forgot to mention my .25-06 which can cover from groudhog up to deer; another reason why I'm not opting for a 'medium' caliber at this time
     
  7. Loyalist Dave

    Loyalist Dave Member

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    Hey NOBODY said the shooter had to be safe from dangerous game when shooting, the question was the "most versatile caliber". :D

    And you'd have to be darn good as well as lucky to get close to say a pronghorn to take it with a slug, even with a fully rifled barrel with a scope. :eek:

    As for something like a grizzly...etc..., I wonder if they make a "blind" with reenforced steel like a shark cage only for outside on land so would protect you while you engaged a griz at 50yards over bait, using a 12 ga? The helocopter bringing it in would probably wreck your hunt though eh? :what:

    LD
     
  8. Decker

    Decker Member

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    hmmmmm

    Just one rifle? thats a painful thought really, but I guess it would be a real toss up between the 7mm rem mag out there and the 300 win mag. Not a lot of difference at the end of the day, except a touch heavier slug in the 300 if you have to have it. tough one, i'd probably have to go with my 7mm at the end of the day, i just shoot that gun a touch better...
     
  9. fast eddie

    fast eddie Member

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    I can't tell if the question is 1) What is the most versatile caliber? or 2) What is your choice of a caliber that will take anything from whitetail to moose? My answer to 2) is .35 Remington (Leverevolution), but that doesn't necessarily make it the most "versatile." For versatility I gotta agree it's the 12 ga.
     
  10. TCB in TN

    TCB in TN Member

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    While I agree that shot placement is king, there are certainly situations where "shot placement" is not the only thing. I have never hunted bear, or other dangerous game, but a 350lb p'd off russian boar will sure hurt your feelings, and when he is about to "play" with your knees then having enough gun sure don't hurt things. Now "enough" is still a subjective term, but I would rather have a 150 grain 30-30 or bigger at that point, over the 90 grain.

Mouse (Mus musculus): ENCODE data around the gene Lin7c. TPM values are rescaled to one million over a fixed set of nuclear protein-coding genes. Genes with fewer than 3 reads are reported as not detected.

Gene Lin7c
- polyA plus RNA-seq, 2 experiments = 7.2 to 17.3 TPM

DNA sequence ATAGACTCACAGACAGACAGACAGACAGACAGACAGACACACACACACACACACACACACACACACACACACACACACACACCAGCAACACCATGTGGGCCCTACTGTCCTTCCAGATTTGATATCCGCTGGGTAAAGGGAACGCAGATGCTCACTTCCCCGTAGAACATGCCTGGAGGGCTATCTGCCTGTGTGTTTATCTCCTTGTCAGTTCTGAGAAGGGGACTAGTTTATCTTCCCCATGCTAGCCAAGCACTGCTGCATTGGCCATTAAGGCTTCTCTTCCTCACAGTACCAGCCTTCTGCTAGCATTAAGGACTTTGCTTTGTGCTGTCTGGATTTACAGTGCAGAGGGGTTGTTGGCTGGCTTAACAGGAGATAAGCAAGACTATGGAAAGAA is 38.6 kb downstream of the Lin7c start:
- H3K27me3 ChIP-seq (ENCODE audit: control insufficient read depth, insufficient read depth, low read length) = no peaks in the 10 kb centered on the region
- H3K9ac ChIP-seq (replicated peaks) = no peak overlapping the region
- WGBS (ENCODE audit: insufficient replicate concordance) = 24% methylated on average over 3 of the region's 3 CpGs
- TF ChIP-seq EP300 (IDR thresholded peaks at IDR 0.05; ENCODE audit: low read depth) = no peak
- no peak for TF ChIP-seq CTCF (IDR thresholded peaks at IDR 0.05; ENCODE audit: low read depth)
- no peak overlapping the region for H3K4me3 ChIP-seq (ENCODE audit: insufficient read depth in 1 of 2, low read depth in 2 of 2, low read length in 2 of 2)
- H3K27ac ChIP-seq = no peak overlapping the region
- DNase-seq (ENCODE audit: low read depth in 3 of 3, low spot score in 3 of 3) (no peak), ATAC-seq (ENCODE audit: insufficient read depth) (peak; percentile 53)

11. DeathByCactus

    DeathByCactus Member

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    Browning 7mm magnum.

    I have taken out everything from Squirrels to Elk.

    Squirrels are funny because they expl0de, just gotta be mindful of where the bullet goes after it passes through the squirrel.

    It is my only rifle though and the only rifle I have ever shot anything with. I have never had a problem with shot placement. Even on simultaneously timed shots with my brother.
     
  12. Jst1mr

    Jst1mr Member

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    The guy we all love to meet in the woods....
     
  13. DeathByCactus

    DeathByCactus Member

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    Squirrels are fast and agile, good single shot target practice.
     
  14. Jst1mr

    Jst1mr Member

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    Right...and while you're blazing away w/ a 7MM Mag at an elevated angle into the treetops, how does one go about being "mindful" ?
    See, where I'm from, and in most places, squirrels are a small game animal. Hunting them or not is your choice - "exploding" them for kicks with a high powered rifle is patently illegal, not to mention unethical.

    So sorry if I don't wish you good luck in "taking out" any more animals, but to me you're a hazard and out in the field for all the wrong reasons.
     
  15. TCB in TN

    TCB in TN Member

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    I hate to defend the guy talking about "exploding squirrels" but he did say

    So whether is jest or not if he is mindful then he is no more a danger than anyone else! And btw I am curious how shooting small game with a "big rifle" would be illegal or unethical? Plenty of folks on here gripe about people not using "enough gun" for the job. Well this ain't one of'em! ;)
     
  16. dirty habit

    dirty habit Member

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    Yep theres the answer, next question!!!:):)
     
  17. salthouse

    salthouse Member

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    I vote 280 Rem. 30-06 case with a 7mm bullet. Best of both worlds IMO.